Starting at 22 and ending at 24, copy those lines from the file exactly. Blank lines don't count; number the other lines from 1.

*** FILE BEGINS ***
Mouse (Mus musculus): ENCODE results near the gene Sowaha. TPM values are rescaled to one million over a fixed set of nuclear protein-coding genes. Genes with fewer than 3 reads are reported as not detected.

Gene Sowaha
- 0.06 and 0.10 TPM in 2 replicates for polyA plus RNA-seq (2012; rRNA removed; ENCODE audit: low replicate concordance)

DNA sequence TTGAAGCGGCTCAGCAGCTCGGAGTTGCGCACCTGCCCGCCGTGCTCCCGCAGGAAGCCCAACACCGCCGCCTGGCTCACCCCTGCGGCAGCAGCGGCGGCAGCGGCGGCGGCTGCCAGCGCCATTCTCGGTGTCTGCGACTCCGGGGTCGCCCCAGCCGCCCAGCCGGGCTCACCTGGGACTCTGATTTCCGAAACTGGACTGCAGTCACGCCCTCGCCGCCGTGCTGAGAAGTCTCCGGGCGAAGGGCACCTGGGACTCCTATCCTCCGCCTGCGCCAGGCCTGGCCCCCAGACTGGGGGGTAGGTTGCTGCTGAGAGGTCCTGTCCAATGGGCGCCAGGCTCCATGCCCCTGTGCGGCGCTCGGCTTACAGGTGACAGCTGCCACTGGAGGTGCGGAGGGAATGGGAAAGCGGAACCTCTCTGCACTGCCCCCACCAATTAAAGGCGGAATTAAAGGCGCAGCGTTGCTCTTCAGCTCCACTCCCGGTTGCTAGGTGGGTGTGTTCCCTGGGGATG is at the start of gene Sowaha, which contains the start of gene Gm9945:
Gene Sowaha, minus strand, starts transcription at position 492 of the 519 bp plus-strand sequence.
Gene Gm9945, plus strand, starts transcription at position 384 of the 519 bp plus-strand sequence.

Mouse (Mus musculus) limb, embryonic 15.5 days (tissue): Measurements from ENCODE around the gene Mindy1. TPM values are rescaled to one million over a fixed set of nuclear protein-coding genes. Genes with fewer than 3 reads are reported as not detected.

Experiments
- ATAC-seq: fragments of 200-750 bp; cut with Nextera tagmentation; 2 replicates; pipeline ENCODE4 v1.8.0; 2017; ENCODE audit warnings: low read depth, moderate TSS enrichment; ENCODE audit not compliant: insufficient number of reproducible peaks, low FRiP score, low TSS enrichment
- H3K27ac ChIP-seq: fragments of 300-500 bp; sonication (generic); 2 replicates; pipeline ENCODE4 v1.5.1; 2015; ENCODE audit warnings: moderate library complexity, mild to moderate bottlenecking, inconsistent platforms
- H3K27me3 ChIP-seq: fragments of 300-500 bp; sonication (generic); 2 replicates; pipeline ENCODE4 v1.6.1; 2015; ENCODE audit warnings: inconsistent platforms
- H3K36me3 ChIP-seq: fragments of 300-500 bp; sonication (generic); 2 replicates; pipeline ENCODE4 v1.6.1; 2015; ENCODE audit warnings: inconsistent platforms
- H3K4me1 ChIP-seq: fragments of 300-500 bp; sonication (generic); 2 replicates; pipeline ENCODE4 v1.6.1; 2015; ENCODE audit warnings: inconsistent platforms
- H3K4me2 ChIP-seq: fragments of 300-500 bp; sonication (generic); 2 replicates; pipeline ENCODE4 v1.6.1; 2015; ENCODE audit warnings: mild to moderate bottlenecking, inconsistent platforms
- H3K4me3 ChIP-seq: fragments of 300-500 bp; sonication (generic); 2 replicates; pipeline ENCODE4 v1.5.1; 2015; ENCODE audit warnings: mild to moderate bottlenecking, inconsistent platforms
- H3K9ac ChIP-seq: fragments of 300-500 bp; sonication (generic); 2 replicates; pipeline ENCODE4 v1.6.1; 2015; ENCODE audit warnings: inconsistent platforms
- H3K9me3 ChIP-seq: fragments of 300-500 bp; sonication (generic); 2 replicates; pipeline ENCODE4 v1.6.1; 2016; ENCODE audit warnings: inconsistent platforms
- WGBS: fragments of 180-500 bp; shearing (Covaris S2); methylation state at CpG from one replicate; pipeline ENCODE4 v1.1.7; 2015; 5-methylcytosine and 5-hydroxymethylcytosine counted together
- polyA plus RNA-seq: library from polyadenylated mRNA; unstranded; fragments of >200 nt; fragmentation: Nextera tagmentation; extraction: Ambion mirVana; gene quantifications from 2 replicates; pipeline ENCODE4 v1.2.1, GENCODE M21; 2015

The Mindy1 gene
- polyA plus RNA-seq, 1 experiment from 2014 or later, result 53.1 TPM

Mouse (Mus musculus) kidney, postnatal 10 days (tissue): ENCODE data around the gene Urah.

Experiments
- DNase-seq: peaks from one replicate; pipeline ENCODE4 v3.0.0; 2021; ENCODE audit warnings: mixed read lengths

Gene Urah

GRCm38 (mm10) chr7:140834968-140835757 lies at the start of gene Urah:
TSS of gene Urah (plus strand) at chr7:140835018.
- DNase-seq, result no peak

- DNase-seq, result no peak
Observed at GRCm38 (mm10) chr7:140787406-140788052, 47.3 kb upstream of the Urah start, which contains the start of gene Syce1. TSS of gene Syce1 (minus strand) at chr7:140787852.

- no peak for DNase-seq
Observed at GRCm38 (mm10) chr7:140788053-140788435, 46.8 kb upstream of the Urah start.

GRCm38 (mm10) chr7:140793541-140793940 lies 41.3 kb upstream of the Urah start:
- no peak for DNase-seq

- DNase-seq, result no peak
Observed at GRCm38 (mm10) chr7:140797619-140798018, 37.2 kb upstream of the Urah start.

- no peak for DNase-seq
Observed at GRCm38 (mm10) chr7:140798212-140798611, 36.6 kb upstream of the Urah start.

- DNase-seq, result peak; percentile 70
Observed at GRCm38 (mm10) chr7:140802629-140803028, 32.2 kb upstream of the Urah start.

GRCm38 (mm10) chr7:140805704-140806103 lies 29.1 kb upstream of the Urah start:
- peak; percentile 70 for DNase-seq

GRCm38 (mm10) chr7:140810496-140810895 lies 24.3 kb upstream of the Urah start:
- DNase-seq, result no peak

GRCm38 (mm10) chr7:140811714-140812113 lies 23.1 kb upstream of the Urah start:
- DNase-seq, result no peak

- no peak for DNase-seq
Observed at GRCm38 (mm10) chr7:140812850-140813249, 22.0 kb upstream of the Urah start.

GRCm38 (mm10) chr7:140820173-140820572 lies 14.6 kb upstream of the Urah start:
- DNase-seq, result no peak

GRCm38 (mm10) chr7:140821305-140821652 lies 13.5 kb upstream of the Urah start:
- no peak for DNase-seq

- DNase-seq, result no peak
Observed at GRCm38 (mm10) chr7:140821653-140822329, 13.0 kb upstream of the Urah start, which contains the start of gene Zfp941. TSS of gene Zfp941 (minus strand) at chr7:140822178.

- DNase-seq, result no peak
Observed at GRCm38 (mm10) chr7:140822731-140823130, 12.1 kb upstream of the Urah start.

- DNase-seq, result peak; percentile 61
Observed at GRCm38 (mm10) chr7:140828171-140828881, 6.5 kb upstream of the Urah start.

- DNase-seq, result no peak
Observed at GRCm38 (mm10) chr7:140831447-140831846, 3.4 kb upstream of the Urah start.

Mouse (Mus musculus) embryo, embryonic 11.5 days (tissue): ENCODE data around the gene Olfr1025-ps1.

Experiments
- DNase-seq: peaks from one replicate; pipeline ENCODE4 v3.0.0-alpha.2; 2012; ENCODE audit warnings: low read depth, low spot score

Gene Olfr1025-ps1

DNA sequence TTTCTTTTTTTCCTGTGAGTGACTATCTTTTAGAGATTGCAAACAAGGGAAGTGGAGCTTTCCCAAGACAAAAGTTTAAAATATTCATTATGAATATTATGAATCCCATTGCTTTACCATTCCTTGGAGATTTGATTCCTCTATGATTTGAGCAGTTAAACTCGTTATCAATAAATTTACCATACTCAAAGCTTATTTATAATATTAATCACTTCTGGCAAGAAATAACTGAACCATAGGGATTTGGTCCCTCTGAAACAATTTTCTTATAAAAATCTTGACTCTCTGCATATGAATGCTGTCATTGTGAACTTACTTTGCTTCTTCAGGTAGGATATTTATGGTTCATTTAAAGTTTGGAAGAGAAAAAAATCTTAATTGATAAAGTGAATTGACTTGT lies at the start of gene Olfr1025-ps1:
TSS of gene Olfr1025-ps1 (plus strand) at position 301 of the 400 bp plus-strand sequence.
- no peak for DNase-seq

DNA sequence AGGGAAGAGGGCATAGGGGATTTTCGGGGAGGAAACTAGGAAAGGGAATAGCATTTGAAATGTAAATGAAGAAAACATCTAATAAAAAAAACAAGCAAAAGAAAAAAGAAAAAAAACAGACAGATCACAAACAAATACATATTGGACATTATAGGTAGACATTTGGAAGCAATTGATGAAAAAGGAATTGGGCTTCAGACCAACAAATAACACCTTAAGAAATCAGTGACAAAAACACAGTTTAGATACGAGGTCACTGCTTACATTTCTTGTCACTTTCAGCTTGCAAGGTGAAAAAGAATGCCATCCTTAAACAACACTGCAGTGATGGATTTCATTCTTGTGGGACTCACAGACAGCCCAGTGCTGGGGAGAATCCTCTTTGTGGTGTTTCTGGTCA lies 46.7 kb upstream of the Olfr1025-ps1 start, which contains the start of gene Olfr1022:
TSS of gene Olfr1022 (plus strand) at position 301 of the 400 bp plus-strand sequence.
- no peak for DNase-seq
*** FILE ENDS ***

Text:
Mouse (Mus musculus) kidney, postnatal 10 days (tissue): ENCODE data around the gene Urah.

Experiments
- DNase-seq: peaks from one replicate; pipeline ENCODE4 v3.0.0; 2021; ENCODE audit warnings: mixed read lengths